I’ve done some exhaustive research on the
matter, and I’m afraid there’s nothing to be done
other than to face the awful truth with a steely
There is absolutely nothing we can eat. Oh, there would seem to be plenty of food around. The trouble is, whatever you’re thinking of eating is going to kill you.
The front page of the Oct. 4 Sunday New York Times had a frighteningly chilling story about all the cruddy stuff that goes into a hamburger. Upton Sinclair’s meatpacking industry exposé novel, “The Jungle,” became a best-seller in 1906 because, he said, “the public did not want to eat tubercular beef.”
Well, old Upton had nothing on Michael Moss, the lad who wrote that New York Times story. While there is no disputing that Moss’ work is a wonderful piece of investigative journalism, I haven’t been able to look a burger in the face since I read it.
I mean, odds are I’ll be among the millions of folks who won’t happen to die or be paralyzed from contact with an E. coli pathogen.
But now that I know what may have been in those “Dollar Menu” double hamburgers I had at McDonald’s the day before I read the story, I’m feeling a little queasy.
The federal inspections that started after Sinclair’s novel can’t begin to enforce rules intended to keep a certain amount of fat _ and cow feces _ out of your Whopper, Big Mac or Wendy’s burgers.
I mean, the more you know, the more disgusting it becomes. So, I became determined to do what Mom used to tell me, and eat leafy green vegetables, particularly lettuce and spinach.
And here I thought that sweet old lady loved me.
That was until I read a CNNMoney.com story that cited a study by a nutrition advocacy group stating that leafy greens are the riskiest food you can eat.
The Center for Science in the Public Interest’s top 10 list of foods most likely to make you sick has leafy greens at the top, followed by eggs, tuna, oysters, potatoes, cheese, ice cream, tomatoes, sprouts and berries.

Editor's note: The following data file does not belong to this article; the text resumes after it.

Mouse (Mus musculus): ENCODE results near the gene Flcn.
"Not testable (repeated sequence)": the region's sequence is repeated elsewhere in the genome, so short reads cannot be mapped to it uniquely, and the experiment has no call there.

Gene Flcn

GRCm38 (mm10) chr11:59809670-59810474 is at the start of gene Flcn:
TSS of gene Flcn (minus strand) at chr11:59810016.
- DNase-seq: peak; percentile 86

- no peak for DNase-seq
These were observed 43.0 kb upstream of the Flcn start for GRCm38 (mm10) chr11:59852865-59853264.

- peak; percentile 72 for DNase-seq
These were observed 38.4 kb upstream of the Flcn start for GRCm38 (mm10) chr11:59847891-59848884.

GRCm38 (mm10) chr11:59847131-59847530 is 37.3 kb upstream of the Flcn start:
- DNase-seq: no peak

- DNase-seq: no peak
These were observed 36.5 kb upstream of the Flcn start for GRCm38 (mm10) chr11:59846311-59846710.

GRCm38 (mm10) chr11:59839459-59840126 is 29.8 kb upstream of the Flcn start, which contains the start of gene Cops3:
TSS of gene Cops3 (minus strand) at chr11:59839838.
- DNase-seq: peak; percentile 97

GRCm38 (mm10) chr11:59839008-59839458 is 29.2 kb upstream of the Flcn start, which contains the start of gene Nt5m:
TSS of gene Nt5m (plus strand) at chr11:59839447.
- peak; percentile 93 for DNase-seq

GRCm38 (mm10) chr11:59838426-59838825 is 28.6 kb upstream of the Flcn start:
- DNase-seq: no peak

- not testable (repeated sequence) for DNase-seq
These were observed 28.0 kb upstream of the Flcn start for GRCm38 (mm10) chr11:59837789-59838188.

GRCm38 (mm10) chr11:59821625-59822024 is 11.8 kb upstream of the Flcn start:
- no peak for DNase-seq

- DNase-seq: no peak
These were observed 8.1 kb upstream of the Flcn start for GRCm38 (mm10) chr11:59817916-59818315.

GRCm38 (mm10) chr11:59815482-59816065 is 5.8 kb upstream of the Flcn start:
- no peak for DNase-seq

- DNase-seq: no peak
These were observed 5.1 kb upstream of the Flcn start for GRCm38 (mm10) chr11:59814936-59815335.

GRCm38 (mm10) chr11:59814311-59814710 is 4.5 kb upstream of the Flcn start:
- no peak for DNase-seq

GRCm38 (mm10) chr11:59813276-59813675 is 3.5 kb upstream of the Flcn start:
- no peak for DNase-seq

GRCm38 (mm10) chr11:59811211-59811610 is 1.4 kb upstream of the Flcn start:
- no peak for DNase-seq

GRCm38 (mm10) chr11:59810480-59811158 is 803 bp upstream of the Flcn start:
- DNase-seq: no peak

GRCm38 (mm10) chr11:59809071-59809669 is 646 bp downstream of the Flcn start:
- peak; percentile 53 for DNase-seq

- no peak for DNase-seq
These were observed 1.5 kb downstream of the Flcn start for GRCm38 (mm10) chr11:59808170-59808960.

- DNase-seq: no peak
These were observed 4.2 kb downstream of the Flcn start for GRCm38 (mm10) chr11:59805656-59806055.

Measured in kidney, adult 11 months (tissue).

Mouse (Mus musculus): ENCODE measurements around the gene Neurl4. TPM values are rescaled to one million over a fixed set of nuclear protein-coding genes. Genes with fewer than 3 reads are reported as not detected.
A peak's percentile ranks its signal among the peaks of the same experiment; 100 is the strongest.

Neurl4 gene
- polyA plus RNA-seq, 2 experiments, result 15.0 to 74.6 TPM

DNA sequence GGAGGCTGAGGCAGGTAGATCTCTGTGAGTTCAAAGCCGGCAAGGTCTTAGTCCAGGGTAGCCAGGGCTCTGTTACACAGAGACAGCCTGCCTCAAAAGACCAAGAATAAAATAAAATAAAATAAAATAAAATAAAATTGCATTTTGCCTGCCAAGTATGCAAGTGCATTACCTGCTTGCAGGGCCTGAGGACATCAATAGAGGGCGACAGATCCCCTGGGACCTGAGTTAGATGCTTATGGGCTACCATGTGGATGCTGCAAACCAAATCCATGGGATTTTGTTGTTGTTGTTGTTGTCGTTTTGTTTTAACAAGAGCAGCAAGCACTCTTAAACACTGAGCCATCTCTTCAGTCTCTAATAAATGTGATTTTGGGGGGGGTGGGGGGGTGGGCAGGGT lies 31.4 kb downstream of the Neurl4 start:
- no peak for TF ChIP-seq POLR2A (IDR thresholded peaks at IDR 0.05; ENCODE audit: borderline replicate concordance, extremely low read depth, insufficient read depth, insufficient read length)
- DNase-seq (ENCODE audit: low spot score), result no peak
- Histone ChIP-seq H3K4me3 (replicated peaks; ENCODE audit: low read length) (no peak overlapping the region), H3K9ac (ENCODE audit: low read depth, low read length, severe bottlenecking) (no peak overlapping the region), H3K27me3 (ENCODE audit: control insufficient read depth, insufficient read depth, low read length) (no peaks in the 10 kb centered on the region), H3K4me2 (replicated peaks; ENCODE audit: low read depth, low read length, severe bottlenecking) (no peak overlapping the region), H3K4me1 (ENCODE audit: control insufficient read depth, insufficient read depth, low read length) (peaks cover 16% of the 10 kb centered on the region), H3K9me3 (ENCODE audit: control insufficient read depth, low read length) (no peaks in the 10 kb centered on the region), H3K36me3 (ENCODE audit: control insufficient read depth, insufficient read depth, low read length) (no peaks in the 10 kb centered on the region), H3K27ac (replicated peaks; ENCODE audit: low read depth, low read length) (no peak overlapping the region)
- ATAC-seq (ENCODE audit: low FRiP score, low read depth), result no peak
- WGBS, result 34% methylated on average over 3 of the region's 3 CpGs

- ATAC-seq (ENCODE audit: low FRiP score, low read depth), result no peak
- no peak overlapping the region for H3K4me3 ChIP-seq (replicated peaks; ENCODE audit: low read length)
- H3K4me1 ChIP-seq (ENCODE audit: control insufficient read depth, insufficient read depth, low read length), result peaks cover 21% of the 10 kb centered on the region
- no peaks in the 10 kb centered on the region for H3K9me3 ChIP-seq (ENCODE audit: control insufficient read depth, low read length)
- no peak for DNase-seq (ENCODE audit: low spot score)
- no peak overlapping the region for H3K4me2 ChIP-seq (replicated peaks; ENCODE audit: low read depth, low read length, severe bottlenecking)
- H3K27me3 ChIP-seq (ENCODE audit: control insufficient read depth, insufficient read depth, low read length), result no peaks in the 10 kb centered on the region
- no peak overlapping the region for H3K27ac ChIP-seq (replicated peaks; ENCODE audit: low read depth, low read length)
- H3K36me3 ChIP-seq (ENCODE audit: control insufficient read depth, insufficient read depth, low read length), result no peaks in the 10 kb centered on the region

All are regulated by the Food and Drug Administration, but a fat lot of good that appears to be doing.
According to FDA statistics, eating that seemingly benign, “good-for-you” stuff can lead to illnesses ranging from minor stomach aches to death.
From a salad?
The study said the top cause of illness from eating one was pathogens such as E. coli, Norovirus and Salmonella in foods that were not properly washed.
So, you just have to make sure you wash your lettuce really, really well before you eat it, right? I mean, nothing simpler, is there? Well, except if you happen to be in a restaurant, and you think you’re really being good when you pass up the fettuccine Alfredo that would most certainly clog up every artery in your body.
“I’ll just have a salad,” you say as your dinner companions nod in admiration of your willpower and restraint even as they order the veal parmigiana.
As you sit there trying to calculate the calories you have just avoided, the daunting thought hits you.
“Geez, I wonder if anyone back in the kitchen has washed the lettuce? I could ask the waiter to make sure someone did that, but then he’s going to tell the chef, and he’s going to get insulted and spit on my food.”
So you shut up, eat your salad and play E. coli roulette.
“Millions of consumers are being made ill, hundreds of thousands hospitalized and thousands are dying each year from preventable foodborne illnesses,” the study said. “Unfortunately, the FDA is saddled with outdated laws, and lacks the authority, tools and resources to fight unsafe food.”
A guy named Robert Fuoss said something that makes a lot of sense: “It would be nice if the Food and Drug Administration stopped issuing warnings about toxic substances and just gave me the names of one or two things still safe to eat.”
The way I see it, we all have a choice. We can just refuse to eat anything, then waste away and die a slow, agonizing death.
Or, we could follow the advice of Mark Twain, who said, “Part of the secret of success in life is to eat what you like and let the food fight it out inside.”
Or playwright George Bernard Shaw, who said: “Everything I eat has been proved by some doctor or other to be a deadly poison, and everything I don’t eat has been proved to be indispensable for life. But I go marching on.”
Shaw died in 1950, the year I was born. He had marched on until he was 94 years old. That’s good enough for me. I think I’ll do a little marching on of my own and go get me a quarter-pounder.
Sam Pollak is editor of The Daily Star. He can be reached at firstname.lastname@example.org or at (607) 432-1000, ext. 208.